confined to “the allegations contained within the four corners of
Pani v. Empire Blue Cross Blue Shield, 152 F.3d
67, 71 (2d Cir. 1998).
However, the Court may consider “any
written instrument attached to [the complaint] as an exhibit,
materials incorporated in it by reference, and documents that,
Sira v. Morton, 380 F.3d 57, 67 (2d Cir. 2004)
(internal quotation marks and citation omitted); see also Chambers
v. Time Warner, Inc., 282 F.3d 147, 153 (2d Cir. 2002) (observing
that a document is “integral” if the complaint “relies heavily
upon its terms and effect”) (internal quotation marks and citation
It is well established that companies can be vicariously
liable for violations of the TCPA.
See In re Joint Pet. filed by
Dish Network, LLC, 28 F.C.C.R. 6574, 6586 (2013) (“We find that
227(b).”); Campbell-Ewald Co. v. Gomez, --- U.S. ----, 136 S. Ct.
663, 674, 193 L. Ed. 2d 571 (2016) (stating that the Court had “no
Plaintiffs seeking to hold companies vicariously
liable for the TCPA violations of third parties can show either
that (1) there was a principal-agent relationship between them,
(2) the third party acted with apparent authority or (3) the
company ratified the conduct of the third party. See Dish Network,
28 F.C.C.R. at 6586-87.
Plaintiffs allege that Defendants are vicariously liable
for the conduct of the debt collectors because the debt collectors
were Defendants’ agents.
(Sec. Am. Compl. ¶ 4.)
an agency relationship, Plaintiffs rely on provisions in the
Agreements between Defendants and the debt collectors to show that
(See Sec. Am. Compl. ¶¶ 60-64.)
Defendants argue that
the Agreements do not demonstrate that Defendants had the “right
to give interim instructions or to otherwise control the debt
collectors’ means and methods,” but merely show a contractual
relationship between them.
(Defs.’ Third Br. at 6-7.)
contend that the Agreements are analogous to service contracts,
and at most, demonstrate that the Defendants “exercised general
collectors retained control over their operations.
Br. at 8-9.)
They also point out that the Agreements do not
dictate the “equipment to be used by the debt collectors,” “the
manner in which [they] . . . contact customers” and “the content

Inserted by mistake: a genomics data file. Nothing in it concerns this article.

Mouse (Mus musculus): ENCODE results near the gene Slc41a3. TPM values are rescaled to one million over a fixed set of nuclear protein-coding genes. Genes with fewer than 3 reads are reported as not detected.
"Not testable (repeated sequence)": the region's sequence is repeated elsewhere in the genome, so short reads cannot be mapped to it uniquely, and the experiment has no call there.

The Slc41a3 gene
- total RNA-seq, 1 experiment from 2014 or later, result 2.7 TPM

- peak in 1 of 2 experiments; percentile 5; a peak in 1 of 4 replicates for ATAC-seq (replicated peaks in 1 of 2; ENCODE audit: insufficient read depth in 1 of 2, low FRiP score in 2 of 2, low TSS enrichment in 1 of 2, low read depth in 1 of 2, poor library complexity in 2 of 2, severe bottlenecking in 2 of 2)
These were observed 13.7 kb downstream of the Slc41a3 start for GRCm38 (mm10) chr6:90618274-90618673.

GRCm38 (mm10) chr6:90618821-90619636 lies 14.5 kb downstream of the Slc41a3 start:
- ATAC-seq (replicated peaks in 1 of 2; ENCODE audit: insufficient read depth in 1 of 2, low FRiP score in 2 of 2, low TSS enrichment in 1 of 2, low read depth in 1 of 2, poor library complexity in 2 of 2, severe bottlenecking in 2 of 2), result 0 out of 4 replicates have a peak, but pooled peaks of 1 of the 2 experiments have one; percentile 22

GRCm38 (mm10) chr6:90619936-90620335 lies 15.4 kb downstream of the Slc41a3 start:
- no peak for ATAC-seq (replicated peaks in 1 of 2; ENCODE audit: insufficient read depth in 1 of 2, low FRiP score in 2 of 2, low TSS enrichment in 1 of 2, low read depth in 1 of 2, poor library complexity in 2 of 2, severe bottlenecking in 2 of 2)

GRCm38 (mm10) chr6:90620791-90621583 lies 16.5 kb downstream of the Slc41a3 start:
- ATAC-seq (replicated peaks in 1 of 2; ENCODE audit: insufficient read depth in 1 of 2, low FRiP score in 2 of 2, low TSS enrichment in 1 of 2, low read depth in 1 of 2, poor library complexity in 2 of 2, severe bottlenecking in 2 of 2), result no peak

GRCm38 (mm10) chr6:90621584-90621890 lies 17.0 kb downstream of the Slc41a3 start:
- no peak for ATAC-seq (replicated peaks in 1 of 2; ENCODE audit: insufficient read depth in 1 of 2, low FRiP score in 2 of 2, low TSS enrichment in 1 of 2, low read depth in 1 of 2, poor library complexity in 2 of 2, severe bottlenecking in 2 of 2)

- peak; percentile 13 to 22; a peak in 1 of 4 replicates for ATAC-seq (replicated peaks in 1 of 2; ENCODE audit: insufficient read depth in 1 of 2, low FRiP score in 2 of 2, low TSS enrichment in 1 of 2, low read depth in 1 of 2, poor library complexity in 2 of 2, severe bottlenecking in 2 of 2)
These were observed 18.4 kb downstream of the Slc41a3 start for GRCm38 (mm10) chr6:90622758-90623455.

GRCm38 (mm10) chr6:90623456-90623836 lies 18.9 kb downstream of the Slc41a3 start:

of the messages conveyed to customers.”
(Defs.’ Third Br. at 10-
11.) Finally, Defendants emphasize that they cannot be vicariously
liable for the debt collector’s actions because the Agreements
collectors were acting as independent contractors.
Br. at 11.)
The Court looks to the federal common law of agency to
determine whether Plaintiffs have plausibly alleged an agency
relationship between Defendants and the debt collectors.
‘principal’) manifests assent to another person (an ‘agent’) that
the agent shall act on the principal’s behalf and subject to the
principal’s control, and the agent manifests assent or otherwise
consent to act.’”
Jackson v. Caribbean Cruise Line, Inc., 88 F.
Supp. 3d 129, 138 (E.D.N.Y. 2015) (quoting Restatement (Third)
Agency § 1.01 (2006)).
Of particular importance is whether
Defendants had the power to give interim instructions to the debt
collectors, which has been deemed “the hallmark of an agency
Jackson, 88 F. Supp. 3d at 138 (citing Restatement
(Third) Agency § 1.01 cmt. f(1)). Determining whether a principalagent relationship exists is a fact-sensitive inquiry and “can
turn on a number of factors including: ‘the situation of the
parties, their relations to another, and the business in which
they are engaged; the general usages of the business in question
and the purported principal’s business methods; the nature of the
subject matters and the circumstances under which the business is
Melito v. Am. Eagle Outfitters, Inc., Nos. 14-CV-2440,
15-CV-0039, 15-CV-2370, 2015 WL 7736547, at *6 (S.D.N.Y. Nov. 30,
2015) (quoting Cleveland v. Caplaw Enters., 448 F.3d 518, 522 (2d
The Court finds that Plaintiffs have plausibly alleged
that the debt collectors operated as agents of Defendants.
Second Amended Complaint contains detailed allegations concerning
including allegations regarding the level of control Defendants
exercised over the debt collectors pursuant to the Agreements and
Scope of Work specifications.
(See generally Sec. Am. Compl.
For example, Plaintiffs allege that Defendants control
the means and methods used by the debt collectors through minimum
frequency of contact with consumers.
(See Sec. Am. Compl. ¶¶ 63-
Defendants also control whether the debt collectors can take
certain steps during the collection process, (Sec. Am. Compl.
¶ 62), and the Scope of Work requires that Defendants and the debt
collectors meet periodically and/or as needed to discuss and
implement strategies for improvement (Sec. Am. Compl. ¶ 68). These
allegations, taken collectively, are sufficient to withstand a
motion to dismiss.
The Court is mindful that several courts have dismissed
control over the debt collectors by Defendants. See, e.g., Melito,
2015 WL 7736547 at *7 (dismissing TCPA vicarious liability claim
where Plaintiffs failed to plead “any factual content regarding
the relationship” between the alleged principal and agent because
Plaintiffs “cannot simply allege general control in a vacuum”);
Jackson, 88 F. Supp. 3d at 139 (dismissing TCPA vicarious liability
claim because the complaint did not contain any allegations that
alleged principal had power to give interim instructions to alleged